Tire Pressure Monitoring System

TPMS Warning What to do when your Tire Pressure Monitoring System Warning Light Turns On

First and foremost, a tire pressure monitoring system (TPMS) is not a replacement for routine tire maintenance. It is, however, a good supplemental emergency warning system that you should take seriously. While these systems do have significant limitations, a tire pressure monitoring system (TPMS) warning light indicates a potentially serious problem.

What it Means When Your Tire Pressure Warning Light Comes On: Malfunction vs. Real Problem

When your tire pressure monitoring system (TPMS) warning light comes on, flashes repeatedly, and then turns off, this indicates a malfunction with the vehicle’s TPMS system. If the TPMS comes on and stays on, it means your tire has a dangerously low level of air pressure. The air loss detected by the TPMS could be the result of a slow leak that finally meets the warning threshold, or it could mean a sudden tire failure. Remember, manufacturing and design defects could cause tire failure at any given time.

One of the largest tire pressure monitoring system (TPMS) manufacturers in the world, Schrader International, has provided helpful advice in the event your warning light turns on. First and foremost, find a safe place to get away from traffic so you can safely stop and get out of your car to check your tires. Slowly decelerate your vehicle and pull off on the side of the road.

Once you have stopped the vehicle in a safe location, get out your tire gauge and check the air pressure in each tire on your vehicle. Compare the pressure of the tires to your manufacturer’s recommended psi. This information can be found in your owner’s manual or on the placard label located just inside the driver’s door. If you are not comfortable checking the tire pressure on your own, carefully proceed to a professional tire technician. If you have CAA or roadside assistance, contact the customer support department and request assistance. This way you do not have to move your vehicle to a tire facility.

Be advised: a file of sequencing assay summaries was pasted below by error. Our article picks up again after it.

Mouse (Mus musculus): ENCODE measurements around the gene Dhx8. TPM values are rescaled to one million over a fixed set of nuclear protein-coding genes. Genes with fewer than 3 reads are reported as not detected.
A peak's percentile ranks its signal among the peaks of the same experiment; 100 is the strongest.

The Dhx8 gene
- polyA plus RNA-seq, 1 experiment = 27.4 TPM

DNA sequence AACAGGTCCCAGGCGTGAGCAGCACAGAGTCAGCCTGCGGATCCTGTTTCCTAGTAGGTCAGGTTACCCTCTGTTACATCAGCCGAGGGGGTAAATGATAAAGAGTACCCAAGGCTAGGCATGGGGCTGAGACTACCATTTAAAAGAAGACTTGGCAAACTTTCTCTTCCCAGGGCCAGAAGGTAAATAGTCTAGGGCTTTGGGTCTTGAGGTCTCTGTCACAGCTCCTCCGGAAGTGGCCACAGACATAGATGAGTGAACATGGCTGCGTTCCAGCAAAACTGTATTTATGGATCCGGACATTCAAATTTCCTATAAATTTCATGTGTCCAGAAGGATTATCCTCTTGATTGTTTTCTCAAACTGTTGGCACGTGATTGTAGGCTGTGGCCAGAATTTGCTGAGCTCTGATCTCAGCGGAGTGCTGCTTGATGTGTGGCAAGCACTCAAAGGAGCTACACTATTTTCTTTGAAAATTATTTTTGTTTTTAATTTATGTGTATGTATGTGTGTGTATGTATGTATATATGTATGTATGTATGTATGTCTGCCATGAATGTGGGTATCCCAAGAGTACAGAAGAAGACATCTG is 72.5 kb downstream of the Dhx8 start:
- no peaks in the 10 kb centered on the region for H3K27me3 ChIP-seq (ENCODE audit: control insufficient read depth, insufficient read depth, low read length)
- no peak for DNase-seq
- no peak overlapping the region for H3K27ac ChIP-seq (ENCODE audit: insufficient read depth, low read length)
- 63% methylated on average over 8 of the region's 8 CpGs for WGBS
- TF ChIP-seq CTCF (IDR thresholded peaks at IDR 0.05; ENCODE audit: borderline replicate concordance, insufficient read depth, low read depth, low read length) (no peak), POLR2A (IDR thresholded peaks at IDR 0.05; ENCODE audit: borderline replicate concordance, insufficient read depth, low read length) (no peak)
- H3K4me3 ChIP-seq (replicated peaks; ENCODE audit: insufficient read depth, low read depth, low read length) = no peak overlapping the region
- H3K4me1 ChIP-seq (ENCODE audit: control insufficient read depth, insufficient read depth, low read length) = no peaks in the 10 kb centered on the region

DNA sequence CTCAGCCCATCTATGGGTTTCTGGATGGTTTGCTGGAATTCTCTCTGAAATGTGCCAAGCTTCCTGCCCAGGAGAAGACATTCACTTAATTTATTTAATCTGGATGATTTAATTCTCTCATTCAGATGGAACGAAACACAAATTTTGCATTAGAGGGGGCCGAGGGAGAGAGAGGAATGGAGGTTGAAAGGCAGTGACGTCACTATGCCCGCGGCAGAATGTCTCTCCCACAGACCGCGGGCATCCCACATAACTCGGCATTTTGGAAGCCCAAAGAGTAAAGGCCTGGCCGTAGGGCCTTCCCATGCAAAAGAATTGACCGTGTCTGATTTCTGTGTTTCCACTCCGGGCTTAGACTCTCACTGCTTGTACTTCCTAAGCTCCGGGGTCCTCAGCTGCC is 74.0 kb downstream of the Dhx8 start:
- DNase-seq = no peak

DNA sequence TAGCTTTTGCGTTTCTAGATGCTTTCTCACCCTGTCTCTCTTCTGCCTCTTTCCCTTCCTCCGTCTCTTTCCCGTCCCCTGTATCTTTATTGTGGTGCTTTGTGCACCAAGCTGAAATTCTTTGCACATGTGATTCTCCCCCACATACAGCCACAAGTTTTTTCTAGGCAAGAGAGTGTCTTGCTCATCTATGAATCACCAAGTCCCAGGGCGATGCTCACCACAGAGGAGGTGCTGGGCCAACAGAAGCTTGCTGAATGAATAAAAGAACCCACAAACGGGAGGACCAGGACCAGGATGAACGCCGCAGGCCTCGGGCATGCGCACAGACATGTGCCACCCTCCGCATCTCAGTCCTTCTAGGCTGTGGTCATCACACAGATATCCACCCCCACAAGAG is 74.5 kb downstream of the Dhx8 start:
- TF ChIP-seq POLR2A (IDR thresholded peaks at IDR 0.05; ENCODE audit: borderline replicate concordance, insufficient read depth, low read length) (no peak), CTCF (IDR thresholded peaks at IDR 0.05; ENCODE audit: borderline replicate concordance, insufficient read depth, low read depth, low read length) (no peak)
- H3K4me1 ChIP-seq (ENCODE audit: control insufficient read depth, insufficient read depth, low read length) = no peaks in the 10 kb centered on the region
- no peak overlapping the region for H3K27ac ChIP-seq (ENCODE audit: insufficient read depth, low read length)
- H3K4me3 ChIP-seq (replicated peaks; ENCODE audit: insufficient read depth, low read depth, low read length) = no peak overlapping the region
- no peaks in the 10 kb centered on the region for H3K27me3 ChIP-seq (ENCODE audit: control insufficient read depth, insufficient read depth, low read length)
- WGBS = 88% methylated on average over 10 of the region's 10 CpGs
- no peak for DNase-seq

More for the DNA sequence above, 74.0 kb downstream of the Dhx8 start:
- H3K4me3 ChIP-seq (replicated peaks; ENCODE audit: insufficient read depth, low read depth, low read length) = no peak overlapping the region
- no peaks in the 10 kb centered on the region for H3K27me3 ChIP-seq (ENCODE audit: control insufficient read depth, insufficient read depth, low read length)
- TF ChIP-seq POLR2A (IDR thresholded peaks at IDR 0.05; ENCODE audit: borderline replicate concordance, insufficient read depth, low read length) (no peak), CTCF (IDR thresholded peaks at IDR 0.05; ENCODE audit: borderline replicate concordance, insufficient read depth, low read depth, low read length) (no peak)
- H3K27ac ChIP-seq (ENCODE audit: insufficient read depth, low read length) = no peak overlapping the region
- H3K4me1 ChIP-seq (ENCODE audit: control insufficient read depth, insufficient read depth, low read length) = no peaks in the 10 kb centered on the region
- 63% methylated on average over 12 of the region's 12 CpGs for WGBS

If you do not have a fast leak or a completely flat tire, carefully drive your vehicle to the nearest filling station or tire repair facility. NOTE: Do not drive on a flat tire. If you drive to a filling station, fill each tire to the manufacturer’s recommended pressure level. If you drive to a tire repair facility, have them check your tires for leaks and fill your tires with the necessary air. If repairs are necessary, have the tire repair facility perform the repairs. Once your tires have been repaired (if necessary) and inflated to their proper pressure, the tire pressure monitoring system (TPMS) light should go off. If it is the tire pressure monitoring system (TPMS) system that is acting up, have it serviced at your local service facility as quickly as possible.

Have Your Tires Checked Properly

If you filled your tires yourself and have not yet had the tires inspected by a reputable service facility, you need to do so as soon as possible. Even if you think that the problem has been solved, it is imperative that a service facility check your tires and your tire pressure monitoring system (TPMS) system after a TPMS alert has occurred.

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